This unity transcends space, ignores racial difference and enriches us with the true values present in diverse cultures. Though peoples differ in geographical location, in language and mentality, through this one communion, they become a single great family. How could one but feel a wave of a brightening hope in face of the marvellous spectacle your presence offers to a reflective spirit? It projects one's mind in the direction of the five continents represented in so dramatic and worthy a fashion by you. Your presence places before us an eloquent image of the Church of Christ. The Catholic unity of this Church so moved the great Augustine and led him to keep in focus the "small branches" of the single particular churches so that they would not detach themselves "from that great tree which is spread throughout the world, through the extension of its branches" (Letter 185 to Boniface, n. 8, 32). It is for this unity that we know we have been established both as a sign and as an instrument (cfr. Lumen Gentium, nn. 22, 2; 23, 1). At is our goal to dedicate our total energy to the defence of this unity and indeed its increase. We are encouraged in this by our awareness that we can trust in the enlightened and generous action of each of you as well. We do not intend to restate the great themes of our programme which are already known to you. We would only wish to reconfirm in this moment together with you all, the commitment of our total availability to the guidance of the Spirit for the good of the Church. It was this that each of you promised on the day of your elevation to the Cardinalate, to serve "even to the shedding of your blood". Venerable Brothers, last Saturday we found ourselves faced with that momentous decision of saying "yes". We knew that this would place on our shoulders the formidable weight of. the Apostolic ministry. One of you whispered in my ear encouraging words of trust and confidence. It is fitting then for us, having now been made the Vicar of the One who commanded Peter to "confirm your brothers" (Luke 22: 32), it is fitting for us to remind you that you are now to take up your respective ecclesiastical responsibilities with courage, with firm trust. Even in the difficulty of the present hour, we have the ever-present assistance of Christ. He repeats again to us today the words spoken when the darkness of the passion gathered over him, words spoken to that first group of believers, "Remember, I have overcome the world", (John 16:33). In the name of Christ and with the pledge our paternal goodwill, we impart to you, to your collaborators, and to all the souls who come under your pastoral care, the first fruits of our propitious Apostolic Blessing.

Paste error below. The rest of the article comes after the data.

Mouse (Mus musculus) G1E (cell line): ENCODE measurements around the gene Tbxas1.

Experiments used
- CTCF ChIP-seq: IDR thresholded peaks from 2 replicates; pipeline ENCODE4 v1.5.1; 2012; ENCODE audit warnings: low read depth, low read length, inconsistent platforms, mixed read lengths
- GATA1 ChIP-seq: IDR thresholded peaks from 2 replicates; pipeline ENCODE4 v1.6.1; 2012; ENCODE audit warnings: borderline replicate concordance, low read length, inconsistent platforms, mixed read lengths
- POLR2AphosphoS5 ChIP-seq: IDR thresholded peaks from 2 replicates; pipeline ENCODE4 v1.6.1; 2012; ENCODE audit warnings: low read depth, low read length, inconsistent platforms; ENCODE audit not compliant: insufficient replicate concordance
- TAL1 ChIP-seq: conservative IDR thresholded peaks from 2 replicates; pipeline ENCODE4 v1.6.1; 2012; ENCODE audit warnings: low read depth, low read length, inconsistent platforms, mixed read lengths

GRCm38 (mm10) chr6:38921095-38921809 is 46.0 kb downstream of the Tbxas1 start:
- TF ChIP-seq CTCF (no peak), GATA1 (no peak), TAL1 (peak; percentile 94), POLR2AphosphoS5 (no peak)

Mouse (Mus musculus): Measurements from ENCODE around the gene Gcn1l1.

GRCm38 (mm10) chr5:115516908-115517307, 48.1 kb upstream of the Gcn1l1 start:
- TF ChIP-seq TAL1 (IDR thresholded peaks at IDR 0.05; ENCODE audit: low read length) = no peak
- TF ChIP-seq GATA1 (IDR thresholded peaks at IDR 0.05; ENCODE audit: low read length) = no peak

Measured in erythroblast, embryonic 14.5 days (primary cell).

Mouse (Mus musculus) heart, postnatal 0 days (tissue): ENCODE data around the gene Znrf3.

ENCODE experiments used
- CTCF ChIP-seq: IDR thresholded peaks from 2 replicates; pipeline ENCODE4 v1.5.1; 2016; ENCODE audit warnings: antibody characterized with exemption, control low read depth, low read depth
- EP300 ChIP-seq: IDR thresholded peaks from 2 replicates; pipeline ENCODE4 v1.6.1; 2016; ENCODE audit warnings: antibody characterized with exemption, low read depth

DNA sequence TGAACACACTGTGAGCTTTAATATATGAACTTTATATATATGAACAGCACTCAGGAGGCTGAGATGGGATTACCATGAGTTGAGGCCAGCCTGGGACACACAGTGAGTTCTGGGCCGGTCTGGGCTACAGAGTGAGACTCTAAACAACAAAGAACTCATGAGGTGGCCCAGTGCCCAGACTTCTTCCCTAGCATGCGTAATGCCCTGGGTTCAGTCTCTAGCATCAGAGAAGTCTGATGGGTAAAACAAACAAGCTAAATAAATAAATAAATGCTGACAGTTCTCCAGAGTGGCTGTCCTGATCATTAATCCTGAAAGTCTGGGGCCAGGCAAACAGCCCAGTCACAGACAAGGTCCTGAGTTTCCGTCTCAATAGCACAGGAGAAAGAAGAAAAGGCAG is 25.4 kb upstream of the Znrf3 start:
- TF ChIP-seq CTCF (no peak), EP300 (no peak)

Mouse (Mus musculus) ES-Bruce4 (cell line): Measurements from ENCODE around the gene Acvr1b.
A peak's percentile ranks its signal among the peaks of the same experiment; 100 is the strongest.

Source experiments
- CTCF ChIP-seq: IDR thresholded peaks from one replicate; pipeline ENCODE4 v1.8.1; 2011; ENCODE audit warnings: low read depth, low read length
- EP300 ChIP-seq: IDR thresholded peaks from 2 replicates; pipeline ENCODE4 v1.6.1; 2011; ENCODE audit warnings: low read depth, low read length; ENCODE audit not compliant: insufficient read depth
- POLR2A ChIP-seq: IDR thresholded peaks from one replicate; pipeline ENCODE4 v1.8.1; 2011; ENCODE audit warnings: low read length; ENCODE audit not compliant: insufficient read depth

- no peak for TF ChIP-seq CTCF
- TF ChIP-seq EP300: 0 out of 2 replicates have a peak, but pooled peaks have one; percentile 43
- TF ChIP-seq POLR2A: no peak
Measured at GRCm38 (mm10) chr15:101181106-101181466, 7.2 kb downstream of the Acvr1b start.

Weekly Edition in English
7 September 1978, page 2